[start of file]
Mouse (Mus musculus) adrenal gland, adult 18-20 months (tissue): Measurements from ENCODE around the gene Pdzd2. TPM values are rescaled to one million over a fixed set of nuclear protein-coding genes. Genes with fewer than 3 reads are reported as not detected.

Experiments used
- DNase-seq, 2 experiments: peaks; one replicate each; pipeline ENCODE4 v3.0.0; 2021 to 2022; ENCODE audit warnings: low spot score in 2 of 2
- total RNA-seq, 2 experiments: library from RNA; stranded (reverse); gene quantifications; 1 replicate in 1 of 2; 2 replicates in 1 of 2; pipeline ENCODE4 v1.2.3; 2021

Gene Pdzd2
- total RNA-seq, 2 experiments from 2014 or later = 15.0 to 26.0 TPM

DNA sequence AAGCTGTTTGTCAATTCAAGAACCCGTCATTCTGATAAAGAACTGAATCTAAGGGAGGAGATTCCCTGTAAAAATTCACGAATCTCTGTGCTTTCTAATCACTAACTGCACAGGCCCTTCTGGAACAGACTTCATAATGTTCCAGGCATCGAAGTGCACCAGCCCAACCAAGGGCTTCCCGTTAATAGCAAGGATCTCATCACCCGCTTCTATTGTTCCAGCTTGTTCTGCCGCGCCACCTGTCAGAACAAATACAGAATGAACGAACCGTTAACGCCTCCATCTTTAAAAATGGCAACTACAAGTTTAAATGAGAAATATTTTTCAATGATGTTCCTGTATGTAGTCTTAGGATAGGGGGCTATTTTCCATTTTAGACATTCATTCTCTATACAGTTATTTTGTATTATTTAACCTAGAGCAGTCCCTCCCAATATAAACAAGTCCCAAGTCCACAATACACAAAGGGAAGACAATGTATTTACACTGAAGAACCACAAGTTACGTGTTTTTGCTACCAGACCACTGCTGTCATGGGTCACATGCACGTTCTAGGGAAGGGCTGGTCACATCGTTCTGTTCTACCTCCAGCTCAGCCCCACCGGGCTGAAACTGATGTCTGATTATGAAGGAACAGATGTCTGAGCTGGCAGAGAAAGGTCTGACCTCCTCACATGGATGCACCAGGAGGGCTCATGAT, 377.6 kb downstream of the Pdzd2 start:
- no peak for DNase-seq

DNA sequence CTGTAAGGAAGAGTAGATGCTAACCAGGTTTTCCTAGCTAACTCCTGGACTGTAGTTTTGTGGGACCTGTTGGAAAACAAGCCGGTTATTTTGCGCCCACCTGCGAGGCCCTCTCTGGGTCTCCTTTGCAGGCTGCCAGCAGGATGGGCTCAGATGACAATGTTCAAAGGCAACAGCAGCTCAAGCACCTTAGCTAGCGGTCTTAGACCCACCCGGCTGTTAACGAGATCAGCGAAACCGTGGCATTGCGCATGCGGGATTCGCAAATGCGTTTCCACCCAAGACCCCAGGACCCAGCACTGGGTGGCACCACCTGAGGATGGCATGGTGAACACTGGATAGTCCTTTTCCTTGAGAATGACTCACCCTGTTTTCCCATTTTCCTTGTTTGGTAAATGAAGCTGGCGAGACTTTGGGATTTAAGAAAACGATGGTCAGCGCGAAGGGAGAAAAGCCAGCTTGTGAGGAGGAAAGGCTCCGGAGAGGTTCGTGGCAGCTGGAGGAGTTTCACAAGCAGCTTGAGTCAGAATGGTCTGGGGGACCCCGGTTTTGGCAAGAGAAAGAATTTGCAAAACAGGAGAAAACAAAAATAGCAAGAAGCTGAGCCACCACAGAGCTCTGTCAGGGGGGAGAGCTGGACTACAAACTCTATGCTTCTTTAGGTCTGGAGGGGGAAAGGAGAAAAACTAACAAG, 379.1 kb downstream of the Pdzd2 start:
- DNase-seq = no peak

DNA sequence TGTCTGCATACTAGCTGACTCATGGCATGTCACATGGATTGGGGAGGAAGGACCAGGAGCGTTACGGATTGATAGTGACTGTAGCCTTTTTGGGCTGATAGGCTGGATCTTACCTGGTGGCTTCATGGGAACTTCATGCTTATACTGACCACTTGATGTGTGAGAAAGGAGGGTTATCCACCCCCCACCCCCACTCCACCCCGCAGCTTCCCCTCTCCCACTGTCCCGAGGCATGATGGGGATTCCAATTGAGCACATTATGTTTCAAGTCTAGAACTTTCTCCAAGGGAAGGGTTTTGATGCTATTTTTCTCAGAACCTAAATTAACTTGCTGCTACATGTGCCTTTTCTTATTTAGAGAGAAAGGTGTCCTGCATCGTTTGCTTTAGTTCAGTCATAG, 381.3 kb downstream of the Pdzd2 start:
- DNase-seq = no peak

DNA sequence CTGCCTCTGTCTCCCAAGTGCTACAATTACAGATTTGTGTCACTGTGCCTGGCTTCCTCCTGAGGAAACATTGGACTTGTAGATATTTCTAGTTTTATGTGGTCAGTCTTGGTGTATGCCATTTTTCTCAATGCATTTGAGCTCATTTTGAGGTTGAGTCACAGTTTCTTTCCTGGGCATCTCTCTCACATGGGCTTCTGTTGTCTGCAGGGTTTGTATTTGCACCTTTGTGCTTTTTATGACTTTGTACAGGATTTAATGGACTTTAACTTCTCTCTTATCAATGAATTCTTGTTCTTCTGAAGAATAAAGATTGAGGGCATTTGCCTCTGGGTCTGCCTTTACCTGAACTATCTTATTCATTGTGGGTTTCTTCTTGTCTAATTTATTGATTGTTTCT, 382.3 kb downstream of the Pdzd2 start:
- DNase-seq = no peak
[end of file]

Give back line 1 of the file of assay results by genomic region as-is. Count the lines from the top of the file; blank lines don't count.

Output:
Mouse (Mus musculus) adrenal gland, adult 18-20 months (tissue): Measurements from ENCODE around the gene Pdzd2. TPM values are rescaled to one million over a fixed set of nuclear protein-coding genes. Genes with fewer than 3 reads are reported as not detected.